Review: Jumping for joy over ‘Jumping the Broom’

Today ReadTheSpirit welcomes back popular faith-and-film critic Edward McNulty for coverage of a remarkable new movie, “Jumping the Broom.” The film is getting mixed reviews from major newspapers nationwide and opens against the blockbuster “Thor,” which is sure to dominate the first-week box-office rankings. But, this new romantic comedy is earning praise for its unique spirit. Why “unique”? And what is that distinctive “spirit”? Ed both reviews the film and profiles a preacher who worked behind the scenes to produce the romantic comedy. If you enjoy Ed’s coverage here, you may enjoy his earlier ReadTheSpirit series: “The Top 10 Jesus Films of All Time.”

Why “Jumping for Joy” Has Such a Unique Spirit

By Edward McNulty

Lots of people are jumping for joy over “Jumping the Broom.” There’s a story behind this film that is as enjoyable and inspiring as the movie itself. That story involves a key creative force who helped to push this movie to completion: DeVon Franklin, a filmmaker making headlines himself this spring as both a successful Hollywood executive and a Christian minister.

Over the years, a lot of readers have been surprised that, as a Presbyterian minister, I have also been a film critic encouraging people to watch a wide range of movies. Many of these surprised readers tell me they regard Hollywood as a den of iniquity that Christians should avoid at all costs. I wish DeVon Franklin had written his new book Produced by Faith: Enjoy Real Success without Losing Your True Self earlier. The book is doing very well in Amazon’s ranking of books on “Business Ethics,” and Franklin is becoming Exhibit A in making the case that many Hollywood professionals are people of integrity and deep faith.

Movie Review of “Jumping the Broom”

I’ll tell you more about Franklin in a moment, but here’s my review of “Jumping the Broom”: It is refreshing to see a film in which two lovers are Christians who vow to wait until marriage to consummate their union (well, one of them at least), rather than stripping off their clothes ten minutes after their first cute meeting. Despite the opinion of our cultural arbiters, there are such folk of restraint. You would never know that from watching most romantic comedies today, but such couples do exist.

Best of all in this new comedy is the development of the four main characters, especially the two mothers. These mothers learn the difficult lesson of letting go of their old relationships with their children and opening themselves up to new, if uncomfortable, relationships with them.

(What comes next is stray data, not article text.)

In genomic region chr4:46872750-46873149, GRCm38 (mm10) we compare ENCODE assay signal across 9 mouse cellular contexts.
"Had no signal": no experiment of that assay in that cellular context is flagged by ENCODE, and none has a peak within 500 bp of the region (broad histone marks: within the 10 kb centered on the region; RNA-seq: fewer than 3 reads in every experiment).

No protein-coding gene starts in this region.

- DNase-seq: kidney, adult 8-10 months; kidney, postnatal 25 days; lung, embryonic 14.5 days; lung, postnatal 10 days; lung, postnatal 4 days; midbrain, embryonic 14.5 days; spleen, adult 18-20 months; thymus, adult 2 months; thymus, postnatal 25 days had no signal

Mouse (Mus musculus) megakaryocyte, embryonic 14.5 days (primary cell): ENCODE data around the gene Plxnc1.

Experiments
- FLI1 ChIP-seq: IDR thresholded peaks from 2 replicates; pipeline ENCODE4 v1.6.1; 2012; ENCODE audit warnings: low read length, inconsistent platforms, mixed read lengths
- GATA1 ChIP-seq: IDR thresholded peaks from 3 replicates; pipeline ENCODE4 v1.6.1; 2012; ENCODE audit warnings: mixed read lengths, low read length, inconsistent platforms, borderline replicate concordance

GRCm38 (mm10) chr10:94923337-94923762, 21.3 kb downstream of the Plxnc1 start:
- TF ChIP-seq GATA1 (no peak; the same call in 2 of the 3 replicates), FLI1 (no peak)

“Jumping the Broom” contains mature life lessons, but it never preaches, not even in the brief scene in which a minister meets with the couple to discuss their ceremony. If you know your Christian clergy, you’ll recognize immediately that the minister is played by Bishop T.D. Jakes himself.

“Jumping the Broom” has more than a touch of what is referred to as “the outrageous humor” of Tyler Perry, well blended with some of the seriousness of Jakes’ powerful film about redemption, Woman Thou Art Loosed. In “Jumping,” Loretta Devine plays the groom’s combative mother as a toned-down Madea, the kind of Tyler Perry character who can walk into a room and stop all conversation with a single utterance. Compared to her, Angela Bassett’s mother of the bride is a Mary Poppins, despite her off-putting snobbishness.

Here’s some of the plot: Beautiful Sabrina Watson (Paula Patton), intent on her make-up and texting while driving in Manhattan, almost runs down handsome Jason Taylor (Laz Alonso). While lying on the pavement as she hovers over him, Jason is smitten, and enters into a whirlwind romance with her. Raised by his caustic mother in Brooklyn, Jason enjoys opera and other cultural pursuits that Sabrina introduces into his life. During their six-month courtship, however, the two never meet the other’s parents until just before the wedding. That’s partly because the Watsons live in a posh mansion on Martha’s Vineyard. And partly, we suspect, it’s due to Jason’s apprehension of how his acerbic mother will relate to his prospective in-laws. The Watsons are refined, even aristocratic, whereas Mrs. Taylor is an abrasive US Postal worker who treats her customers only slightly better than Genghis Khan. Jason does meet the Watsons for a luncheon at a posh Manhattan restaurant, but does not tell his Mom of this.

As events unfold, the Brooklynites provide plenty of humor and contrast to the cultured Martha’s Vineyard crowd. Despite their opulence, however, the Watsons are not all that they appear to be, Mrs. Watson’s frosty relationship with her husband having deteriorated to a point at which she is convinced he has a mistress. Matters come to a boil at the rehearsal dinner when Mrs. Taylor says that she expects the bride and groom to jump over the broom that she has brought along, the very broom that she and her deceased husband used at their wedding. She is taken aback when Mrs. Watson replies that her family has never observed that custom because they have never been slaves. Not only that, her ancestors once owned slaves, a revelation that almost sends Mrs. Taylor into an angry rant on top of the table.

Soon, it looks like there may be no wedding! Resolving this farce makes for a delightful time.

DeVon Franklin and the Role of Faith in His Life